“Vive le Québec libre !” (“Long live free Quebec!”) was a controversial phrase in a speech delivered by French president Charles de Gaulle in Montreal on July 24, 1967.

De Gaulle was in Canada on an official visit under the pretext of attending Expo 67. While giving an address to a large crowd from a balcony at Montreal City Hall, he uttered “Vive Montreal; Vive le Québec !” (“Long live Montreal, Long live Quebec!”) and then added, almost drowned out by the crowd, “Vive le Québec libre !” (“Long live free Quebec!”). The phrase was seen as a slogan amongst Quebecers who favoured Quebec sovereignty, and de Gaulle’s use of it was seen as him lending his tacit support to the movement.

From left to right: French Generals André Zeller, Edmond Jouhaud, Raoul Salan and Maurice Challe during the coup (Gouvernement General building, Algiers, April 23, 1961)


The Algiers putsch also known as the Generals’ putsch (Putsch des Généraux), was a failed coup d'état to overthrow French President Charles de Gaulle. Organised in French Algeria by retired French army generals Maurice Challe, Edmond Jouhaud, André Zeller, and Raoul Salan, it took place from the afternoon of 21 April to 26 April 1961 in the midst of the Algerian War (1954–1962).

The organisers of the putsch were opposed to the secret negotiations that French Prime Minister Michel Debré’s government had started with the anti-colonialist National Liberation Front (FLN).

The coup was to come in two phases: an assertion of control in French Algeria’s major cities Algiers, Oran and Constantine, followed by the seizure of Paris. The metropolitan operation would be led by Colonel Antoine Argoud, with French paratroopers descending on strategic airfields. The commanders in Oran and Constantine, however, refused to follow Challe’s demand that they join the coup.

On 22 April, all flights and landings were forbidden in Parisian airfields, and an order was given to the army to resist the coup “by all means”.The following day, President Charles De Gaulle made a famous speech on television, dressed with his 1940s-vintage general’s uniform (he was 71 and long retired from the army) ordering the French people and army to help him.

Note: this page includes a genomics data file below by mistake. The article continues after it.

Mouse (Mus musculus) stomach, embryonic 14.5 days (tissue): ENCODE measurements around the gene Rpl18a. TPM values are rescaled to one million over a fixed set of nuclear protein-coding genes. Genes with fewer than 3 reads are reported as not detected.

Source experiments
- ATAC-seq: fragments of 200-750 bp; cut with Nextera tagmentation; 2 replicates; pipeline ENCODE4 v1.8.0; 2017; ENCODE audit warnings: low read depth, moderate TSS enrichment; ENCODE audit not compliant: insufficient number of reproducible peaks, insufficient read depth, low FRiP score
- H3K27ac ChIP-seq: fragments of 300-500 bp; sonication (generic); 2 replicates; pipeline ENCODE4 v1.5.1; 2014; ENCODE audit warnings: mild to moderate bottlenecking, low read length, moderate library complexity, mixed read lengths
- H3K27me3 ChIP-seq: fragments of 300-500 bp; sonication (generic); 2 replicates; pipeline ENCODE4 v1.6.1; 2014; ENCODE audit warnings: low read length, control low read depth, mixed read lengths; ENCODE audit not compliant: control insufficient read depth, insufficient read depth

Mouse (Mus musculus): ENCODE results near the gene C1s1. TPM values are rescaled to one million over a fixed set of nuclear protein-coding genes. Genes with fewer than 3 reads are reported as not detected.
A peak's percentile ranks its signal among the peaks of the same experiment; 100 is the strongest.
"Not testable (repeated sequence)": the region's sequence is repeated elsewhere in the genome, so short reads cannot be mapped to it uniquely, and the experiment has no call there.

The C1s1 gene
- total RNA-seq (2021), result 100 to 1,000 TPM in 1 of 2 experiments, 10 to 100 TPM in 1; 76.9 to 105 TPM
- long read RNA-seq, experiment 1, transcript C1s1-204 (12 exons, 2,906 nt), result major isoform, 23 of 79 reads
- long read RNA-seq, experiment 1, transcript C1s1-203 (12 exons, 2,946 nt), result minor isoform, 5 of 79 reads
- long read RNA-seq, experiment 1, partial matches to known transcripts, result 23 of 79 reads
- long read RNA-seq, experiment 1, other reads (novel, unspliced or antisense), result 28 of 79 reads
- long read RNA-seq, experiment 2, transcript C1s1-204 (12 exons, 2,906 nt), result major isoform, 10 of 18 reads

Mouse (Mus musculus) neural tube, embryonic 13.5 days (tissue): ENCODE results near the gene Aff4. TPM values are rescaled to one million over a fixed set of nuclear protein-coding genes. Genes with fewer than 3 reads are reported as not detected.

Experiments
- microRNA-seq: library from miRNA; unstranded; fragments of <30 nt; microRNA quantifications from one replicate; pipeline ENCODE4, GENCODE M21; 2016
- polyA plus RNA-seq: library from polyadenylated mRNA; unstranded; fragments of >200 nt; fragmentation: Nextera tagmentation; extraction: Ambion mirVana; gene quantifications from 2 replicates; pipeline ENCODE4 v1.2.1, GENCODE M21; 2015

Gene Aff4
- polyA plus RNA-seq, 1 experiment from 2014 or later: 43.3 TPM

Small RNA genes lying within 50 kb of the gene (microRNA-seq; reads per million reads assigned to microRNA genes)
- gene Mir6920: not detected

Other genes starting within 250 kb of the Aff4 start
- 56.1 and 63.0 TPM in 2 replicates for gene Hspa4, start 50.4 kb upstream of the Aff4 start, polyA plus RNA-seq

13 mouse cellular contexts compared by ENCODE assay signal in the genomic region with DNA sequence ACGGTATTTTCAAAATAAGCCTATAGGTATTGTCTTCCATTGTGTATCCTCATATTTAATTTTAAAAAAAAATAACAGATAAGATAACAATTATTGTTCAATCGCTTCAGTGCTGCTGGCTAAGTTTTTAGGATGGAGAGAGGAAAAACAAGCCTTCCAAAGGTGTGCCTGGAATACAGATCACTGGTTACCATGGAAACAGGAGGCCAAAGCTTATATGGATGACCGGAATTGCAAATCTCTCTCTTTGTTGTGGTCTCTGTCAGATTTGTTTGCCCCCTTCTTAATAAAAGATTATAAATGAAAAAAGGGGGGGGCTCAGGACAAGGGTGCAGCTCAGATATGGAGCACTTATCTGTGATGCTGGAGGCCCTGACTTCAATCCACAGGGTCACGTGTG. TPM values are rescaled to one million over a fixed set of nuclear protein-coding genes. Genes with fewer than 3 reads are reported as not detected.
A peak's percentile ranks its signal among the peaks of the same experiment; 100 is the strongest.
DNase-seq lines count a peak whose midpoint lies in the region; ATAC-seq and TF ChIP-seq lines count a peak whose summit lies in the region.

Elections présidentielles du 21 avril 2002


The 2002 French presidential election consisted of a first round election on 21 April 2002, and a runoff election between the top two candidates (Jacques Chirac and Jean-Marie Le Pen) on 5 May 2002. This presidential contest attracted a greater than usual amount of international attention because of Le Pen’s unexpected victory over Socialist candidate Lionel Jospin and subsequent appearance in the runoff election. Journalists and politicians then claimed that polls had failed to predict his second place finish in the general election, though Le Pen’s strong stance could be seen in the week prior to the election. This led to serious discussions about polling techniques and the climate of French politics. Although Le Pen’s political party National Front described itself as mainstream conservative, non-partisan observers largely agreed in defining it as a far right or ultra-nationalist party.

Chirac experienced the biggest landslide in a French presidential election (greater even than that of Louis-Napoleon Bonaparte in 1848, the first by direct ballot), winning over 82% of the vote.